How do seismologists locate an earthquake? Teachers' notes

Students investigate the effect of different 'earthquake' positions on the signals received by two 'seismic stations', using two microphones connected to a PC with sound-editing software.

Learning objectives

Students will:

  • compare the sound signal traces on the computer screen to a seismogram created by an earth tremor
  • investigate the effect of source distance from the microphones on signal strength
  • investigate the effect of source position on the arrival time of the signal at each microphone.


This is intended to be a relatively short activity to model how the size and arrival times of seismic waves vary with distance from the source. The comparison of traces is meant to be one of overall appearance, and does not need detailed knowledge of what a seismogram shows. There are two aspects to look at: amplitude and arrival time.

  • The difference in amplitude should be evident on the default images;
  • To look at the difference in arrival time, you need to zoom in on the traces.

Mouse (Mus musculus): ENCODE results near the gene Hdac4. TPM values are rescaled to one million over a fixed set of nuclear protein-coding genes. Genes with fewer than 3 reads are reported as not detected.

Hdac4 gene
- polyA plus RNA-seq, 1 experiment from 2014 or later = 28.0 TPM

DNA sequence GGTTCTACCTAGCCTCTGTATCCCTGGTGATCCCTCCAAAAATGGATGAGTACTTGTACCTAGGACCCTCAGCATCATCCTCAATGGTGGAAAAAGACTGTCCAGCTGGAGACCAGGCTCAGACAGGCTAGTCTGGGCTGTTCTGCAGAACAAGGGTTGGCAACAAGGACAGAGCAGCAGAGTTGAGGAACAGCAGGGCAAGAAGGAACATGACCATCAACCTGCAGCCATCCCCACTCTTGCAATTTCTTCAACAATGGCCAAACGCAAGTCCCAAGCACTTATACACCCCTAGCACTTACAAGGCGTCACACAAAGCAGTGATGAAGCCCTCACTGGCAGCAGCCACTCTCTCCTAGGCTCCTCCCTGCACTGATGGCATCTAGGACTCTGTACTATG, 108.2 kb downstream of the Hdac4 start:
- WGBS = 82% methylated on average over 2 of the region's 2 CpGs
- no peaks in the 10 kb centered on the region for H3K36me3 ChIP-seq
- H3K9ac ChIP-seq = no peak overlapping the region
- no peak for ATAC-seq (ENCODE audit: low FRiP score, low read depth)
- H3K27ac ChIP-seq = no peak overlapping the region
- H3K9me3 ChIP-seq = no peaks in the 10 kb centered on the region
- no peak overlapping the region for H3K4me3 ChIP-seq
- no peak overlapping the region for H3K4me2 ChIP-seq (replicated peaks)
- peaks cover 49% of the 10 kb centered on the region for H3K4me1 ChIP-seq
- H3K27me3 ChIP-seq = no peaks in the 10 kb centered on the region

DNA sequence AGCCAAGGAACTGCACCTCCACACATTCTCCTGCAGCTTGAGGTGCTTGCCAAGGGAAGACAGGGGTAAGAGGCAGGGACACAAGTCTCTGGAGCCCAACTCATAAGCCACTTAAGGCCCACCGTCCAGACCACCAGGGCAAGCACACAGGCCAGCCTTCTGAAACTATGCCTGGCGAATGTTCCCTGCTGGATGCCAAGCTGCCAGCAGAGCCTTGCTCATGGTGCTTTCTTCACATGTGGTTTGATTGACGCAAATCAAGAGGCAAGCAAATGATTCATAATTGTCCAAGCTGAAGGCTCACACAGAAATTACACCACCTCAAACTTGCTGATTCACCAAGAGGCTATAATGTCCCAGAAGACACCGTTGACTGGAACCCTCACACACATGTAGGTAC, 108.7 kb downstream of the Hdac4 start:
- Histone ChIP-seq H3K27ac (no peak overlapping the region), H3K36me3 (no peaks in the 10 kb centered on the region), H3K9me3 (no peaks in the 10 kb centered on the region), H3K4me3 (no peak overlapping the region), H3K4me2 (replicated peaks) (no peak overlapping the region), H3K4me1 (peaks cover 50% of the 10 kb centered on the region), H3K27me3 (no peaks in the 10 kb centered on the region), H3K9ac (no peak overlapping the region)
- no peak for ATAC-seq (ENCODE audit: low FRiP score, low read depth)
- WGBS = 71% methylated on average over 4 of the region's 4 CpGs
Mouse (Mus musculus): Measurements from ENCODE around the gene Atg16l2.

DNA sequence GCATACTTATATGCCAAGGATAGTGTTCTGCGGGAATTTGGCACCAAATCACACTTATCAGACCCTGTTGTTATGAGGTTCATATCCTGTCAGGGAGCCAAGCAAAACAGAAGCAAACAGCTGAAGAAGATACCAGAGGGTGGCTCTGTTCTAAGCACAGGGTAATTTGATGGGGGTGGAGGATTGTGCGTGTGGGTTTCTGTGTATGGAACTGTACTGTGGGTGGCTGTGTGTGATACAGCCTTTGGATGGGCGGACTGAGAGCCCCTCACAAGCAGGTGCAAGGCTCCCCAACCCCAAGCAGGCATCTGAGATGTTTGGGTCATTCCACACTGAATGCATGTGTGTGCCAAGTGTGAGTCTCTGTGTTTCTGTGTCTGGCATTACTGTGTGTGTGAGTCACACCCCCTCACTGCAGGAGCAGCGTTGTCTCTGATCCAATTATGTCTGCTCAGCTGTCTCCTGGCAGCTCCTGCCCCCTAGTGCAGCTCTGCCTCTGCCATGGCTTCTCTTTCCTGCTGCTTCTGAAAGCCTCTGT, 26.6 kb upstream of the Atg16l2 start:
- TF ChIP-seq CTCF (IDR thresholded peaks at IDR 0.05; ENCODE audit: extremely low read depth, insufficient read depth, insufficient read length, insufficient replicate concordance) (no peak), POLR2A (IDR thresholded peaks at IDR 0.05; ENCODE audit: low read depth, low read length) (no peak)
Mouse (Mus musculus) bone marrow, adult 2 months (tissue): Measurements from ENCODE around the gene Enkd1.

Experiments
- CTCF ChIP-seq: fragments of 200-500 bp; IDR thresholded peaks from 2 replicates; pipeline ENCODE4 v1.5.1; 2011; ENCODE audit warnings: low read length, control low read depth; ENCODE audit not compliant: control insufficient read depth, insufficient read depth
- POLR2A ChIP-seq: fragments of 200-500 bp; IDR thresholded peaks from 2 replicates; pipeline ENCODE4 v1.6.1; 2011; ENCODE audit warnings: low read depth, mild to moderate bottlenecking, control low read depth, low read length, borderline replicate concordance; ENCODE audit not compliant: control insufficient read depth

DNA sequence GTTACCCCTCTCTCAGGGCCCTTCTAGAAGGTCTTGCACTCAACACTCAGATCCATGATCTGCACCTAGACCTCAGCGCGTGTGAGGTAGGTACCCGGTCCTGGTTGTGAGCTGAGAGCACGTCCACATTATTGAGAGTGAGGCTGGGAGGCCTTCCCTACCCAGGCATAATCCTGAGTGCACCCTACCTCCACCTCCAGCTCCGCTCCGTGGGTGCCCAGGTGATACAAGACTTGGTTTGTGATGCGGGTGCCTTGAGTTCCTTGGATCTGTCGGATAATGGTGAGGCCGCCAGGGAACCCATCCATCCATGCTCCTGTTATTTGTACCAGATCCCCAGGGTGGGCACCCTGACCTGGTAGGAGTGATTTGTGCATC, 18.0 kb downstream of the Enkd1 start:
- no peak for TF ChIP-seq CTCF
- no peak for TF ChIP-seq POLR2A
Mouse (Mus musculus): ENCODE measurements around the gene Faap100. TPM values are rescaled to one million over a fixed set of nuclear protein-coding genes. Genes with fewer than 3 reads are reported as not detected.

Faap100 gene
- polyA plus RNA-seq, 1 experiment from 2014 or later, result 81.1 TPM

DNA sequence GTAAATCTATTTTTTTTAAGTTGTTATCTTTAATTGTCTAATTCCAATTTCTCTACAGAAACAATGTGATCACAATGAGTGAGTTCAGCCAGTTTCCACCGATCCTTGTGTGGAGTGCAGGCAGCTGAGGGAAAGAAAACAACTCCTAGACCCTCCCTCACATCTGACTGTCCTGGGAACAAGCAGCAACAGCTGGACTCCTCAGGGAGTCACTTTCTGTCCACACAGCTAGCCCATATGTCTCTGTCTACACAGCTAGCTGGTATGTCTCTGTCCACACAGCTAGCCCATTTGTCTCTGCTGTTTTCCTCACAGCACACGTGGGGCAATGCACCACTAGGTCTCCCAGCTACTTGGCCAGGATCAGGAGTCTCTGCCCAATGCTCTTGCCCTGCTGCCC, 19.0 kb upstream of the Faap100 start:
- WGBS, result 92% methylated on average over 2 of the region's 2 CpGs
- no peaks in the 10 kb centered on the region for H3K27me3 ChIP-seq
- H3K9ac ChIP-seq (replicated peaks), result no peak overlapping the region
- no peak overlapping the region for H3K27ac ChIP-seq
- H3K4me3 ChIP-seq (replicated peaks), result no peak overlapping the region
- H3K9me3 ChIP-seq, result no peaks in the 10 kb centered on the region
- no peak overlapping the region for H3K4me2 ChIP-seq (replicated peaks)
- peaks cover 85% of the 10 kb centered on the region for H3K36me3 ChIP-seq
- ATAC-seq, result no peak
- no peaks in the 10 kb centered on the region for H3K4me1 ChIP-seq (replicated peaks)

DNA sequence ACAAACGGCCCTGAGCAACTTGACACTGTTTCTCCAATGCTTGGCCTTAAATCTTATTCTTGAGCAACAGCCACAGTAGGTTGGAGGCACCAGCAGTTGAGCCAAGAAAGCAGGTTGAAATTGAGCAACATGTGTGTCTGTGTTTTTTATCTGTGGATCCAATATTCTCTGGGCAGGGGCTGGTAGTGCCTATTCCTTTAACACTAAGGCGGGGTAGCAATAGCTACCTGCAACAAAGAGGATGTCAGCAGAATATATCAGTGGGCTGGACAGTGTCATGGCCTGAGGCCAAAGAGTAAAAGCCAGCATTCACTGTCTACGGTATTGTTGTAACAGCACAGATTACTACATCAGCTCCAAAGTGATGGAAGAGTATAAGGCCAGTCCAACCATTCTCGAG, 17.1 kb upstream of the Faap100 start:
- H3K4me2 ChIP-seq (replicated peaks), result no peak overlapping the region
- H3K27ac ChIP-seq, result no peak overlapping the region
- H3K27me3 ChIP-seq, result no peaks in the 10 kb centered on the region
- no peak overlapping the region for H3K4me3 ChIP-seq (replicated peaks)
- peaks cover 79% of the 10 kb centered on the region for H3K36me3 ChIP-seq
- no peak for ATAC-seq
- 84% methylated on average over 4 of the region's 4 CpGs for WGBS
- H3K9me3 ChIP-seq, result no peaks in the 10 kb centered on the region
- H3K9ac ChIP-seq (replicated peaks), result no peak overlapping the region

Additionally, students might examine the time difference between the two signal peaks and relate this to the different distances travelled (using distance = speed x time, and speed of sound in air is roughly 330 m/s).

The examples in task B introduce a simplified model of how seismologists use the records from several stations to establish exactly where an earthquake occurred. This could be done as a demonstration or as a small-group activity.

It is important to check that the software is already installed on the computer(s) you plan to use and to confirm any further set-up details before you use this activity in class: in this case, you need to be able to see two channels of input on screen (i.e. stereo input). You can find details of how to download and use Audacity (free, open source software) in the pdf 'Downloading and using the Audacity software'.

It is important to make sure that the sound is travelling through the air - not through a table - to both microphones, so clapping is preferable to tapping the bench.

Resources needed

Each group will need: